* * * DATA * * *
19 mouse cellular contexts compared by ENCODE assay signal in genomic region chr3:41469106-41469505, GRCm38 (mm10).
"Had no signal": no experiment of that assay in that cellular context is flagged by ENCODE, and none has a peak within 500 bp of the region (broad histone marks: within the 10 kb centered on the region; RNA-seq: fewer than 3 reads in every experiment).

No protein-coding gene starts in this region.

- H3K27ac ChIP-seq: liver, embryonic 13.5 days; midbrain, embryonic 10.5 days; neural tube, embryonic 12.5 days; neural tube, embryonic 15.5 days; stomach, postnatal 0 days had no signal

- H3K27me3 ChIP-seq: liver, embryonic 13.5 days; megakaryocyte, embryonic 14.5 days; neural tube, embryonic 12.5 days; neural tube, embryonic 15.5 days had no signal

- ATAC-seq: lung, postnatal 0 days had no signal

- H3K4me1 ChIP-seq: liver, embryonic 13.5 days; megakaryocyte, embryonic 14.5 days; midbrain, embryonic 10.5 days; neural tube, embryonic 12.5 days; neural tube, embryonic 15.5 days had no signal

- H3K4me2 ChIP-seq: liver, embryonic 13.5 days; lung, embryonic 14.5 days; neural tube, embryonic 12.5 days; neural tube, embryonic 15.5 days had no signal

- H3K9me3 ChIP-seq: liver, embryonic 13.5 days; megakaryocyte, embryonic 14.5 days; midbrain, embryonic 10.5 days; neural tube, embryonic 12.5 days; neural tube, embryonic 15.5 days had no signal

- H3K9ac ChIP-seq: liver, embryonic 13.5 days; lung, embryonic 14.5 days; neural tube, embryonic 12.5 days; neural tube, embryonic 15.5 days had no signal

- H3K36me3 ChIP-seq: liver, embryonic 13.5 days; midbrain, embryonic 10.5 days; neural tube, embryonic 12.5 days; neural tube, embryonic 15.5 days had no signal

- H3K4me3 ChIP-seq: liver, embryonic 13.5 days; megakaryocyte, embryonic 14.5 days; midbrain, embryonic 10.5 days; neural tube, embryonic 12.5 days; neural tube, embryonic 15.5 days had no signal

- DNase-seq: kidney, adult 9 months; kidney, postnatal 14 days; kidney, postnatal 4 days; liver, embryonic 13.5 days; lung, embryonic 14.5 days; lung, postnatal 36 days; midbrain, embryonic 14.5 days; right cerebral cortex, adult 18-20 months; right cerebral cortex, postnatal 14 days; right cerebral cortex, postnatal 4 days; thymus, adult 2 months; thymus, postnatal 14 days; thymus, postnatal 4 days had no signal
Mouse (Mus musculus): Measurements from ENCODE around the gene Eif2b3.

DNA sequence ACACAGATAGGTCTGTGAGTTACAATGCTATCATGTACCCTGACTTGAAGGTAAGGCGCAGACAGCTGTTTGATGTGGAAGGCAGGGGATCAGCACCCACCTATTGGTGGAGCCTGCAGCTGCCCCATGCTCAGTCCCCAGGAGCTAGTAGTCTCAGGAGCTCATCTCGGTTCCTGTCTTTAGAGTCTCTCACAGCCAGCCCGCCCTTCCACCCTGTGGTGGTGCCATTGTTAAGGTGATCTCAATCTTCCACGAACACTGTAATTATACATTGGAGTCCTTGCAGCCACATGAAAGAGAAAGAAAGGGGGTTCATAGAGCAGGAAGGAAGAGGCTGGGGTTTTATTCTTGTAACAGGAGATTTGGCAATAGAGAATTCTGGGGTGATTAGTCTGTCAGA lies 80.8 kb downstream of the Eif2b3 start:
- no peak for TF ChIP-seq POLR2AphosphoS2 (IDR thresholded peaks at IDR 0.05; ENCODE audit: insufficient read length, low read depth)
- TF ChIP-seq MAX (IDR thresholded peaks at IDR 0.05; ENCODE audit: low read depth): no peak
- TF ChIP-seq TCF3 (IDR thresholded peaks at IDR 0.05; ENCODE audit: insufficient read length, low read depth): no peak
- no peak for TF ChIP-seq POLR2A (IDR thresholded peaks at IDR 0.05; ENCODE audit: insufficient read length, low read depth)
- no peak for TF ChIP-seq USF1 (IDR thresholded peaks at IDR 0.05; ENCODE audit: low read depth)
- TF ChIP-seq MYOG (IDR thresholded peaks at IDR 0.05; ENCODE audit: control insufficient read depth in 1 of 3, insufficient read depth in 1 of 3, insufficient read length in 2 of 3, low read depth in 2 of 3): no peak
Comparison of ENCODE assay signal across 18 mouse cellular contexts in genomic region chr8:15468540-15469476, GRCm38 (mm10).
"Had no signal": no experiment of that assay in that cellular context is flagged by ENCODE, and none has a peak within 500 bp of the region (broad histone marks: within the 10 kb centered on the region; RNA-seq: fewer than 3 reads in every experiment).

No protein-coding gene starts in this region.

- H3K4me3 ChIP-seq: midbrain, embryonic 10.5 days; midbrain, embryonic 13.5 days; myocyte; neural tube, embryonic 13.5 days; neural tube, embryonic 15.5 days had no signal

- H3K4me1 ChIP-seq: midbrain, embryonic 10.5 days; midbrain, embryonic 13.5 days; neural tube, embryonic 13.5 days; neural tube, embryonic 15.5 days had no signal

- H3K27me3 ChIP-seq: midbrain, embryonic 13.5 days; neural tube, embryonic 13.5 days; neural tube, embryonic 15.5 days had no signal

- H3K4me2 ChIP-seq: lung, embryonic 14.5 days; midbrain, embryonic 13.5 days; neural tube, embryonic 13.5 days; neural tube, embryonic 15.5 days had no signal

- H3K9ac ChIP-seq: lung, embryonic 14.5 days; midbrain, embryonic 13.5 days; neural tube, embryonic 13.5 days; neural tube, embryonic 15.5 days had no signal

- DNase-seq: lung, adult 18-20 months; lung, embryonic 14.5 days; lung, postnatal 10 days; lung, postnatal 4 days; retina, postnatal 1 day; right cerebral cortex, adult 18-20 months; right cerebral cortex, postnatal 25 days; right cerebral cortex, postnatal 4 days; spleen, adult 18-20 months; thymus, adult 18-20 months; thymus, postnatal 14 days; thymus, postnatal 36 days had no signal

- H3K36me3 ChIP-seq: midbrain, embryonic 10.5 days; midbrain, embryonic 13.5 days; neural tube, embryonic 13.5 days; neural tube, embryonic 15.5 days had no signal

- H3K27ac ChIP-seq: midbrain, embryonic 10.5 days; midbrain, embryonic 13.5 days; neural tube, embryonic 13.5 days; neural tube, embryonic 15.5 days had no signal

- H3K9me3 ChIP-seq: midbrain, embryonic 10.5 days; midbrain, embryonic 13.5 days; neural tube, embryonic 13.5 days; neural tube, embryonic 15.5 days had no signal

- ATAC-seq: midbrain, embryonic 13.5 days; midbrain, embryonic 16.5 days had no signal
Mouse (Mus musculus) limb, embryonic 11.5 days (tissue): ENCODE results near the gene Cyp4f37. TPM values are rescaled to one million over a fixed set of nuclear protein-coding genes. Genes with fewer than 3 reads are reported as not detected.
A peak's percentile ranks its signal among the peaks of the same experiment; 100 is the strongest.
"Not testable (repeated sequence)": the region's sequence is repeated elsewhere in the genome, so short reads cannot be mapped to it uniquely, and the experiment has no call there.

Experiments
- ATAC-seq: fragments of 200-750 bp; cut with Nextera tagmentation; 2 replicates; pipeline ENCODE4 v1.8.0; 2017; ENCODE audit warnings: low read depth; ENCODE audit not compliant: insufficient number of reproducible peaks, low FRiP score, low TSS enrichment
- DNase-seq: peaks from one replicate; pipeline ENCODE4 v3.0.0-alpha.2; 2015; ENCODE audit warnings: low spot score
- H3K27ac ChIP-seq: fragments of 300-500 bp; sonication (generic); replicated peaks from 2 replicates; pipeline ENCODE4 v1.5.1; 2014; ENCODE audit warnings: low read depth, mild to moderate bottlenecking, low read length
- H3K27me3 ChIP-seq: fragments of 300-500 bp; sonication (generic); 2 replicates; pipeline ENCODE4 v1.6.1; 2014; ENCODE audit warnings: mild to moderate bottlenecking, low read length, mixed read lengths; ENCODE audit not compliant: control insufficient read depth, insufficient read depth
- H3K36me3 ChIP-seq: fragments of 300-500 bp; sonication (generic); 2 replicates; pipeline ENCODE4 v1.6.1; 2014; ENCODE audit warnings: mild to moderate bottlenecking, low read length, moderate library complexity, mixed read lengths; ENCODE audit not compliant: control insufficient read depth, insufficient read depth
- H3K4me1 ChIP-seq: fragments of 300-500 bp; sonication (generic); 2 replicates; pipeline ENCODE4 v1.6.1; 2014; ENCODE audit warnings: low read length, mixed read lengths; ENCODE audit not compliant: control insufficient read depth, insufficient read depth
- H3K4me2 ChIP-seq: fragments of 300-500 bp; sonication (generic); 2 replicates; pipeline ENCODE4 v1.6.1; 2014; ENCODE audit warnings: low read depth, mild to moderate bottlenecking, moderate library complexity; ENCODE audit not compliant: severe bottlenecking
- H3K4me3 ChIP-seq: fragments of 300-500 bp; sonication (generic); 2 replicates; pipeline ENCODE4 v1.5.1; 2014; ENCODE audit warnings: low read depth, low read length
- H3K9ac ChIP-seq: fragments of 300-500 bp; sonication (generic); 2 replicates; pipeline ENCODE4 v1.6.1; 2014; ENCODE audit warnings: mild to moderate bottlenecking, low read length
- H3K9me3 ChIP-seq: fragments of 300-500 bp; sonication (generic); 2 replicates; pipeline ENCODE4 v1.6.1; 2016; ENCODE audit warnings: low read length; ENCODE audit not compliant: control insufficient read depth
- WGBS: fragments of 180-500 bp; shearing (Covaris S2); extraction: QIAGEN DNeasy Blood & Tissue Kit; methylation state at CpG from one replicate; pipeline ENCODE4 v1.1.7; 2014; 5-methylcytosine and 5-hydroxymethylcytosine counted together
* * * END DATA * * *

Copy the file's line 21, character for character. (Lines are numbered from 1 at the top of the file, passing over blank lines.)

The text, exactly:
- TF ChIP-seq MYOG (IDR thresholded peaks at IDR 0.05; ENCODE audit: control insufficient read depth in 1 of 3, insufficient read depth in 1 of 3, insufficient read length in 2 of 3, low read depth in 2 of 3): no peak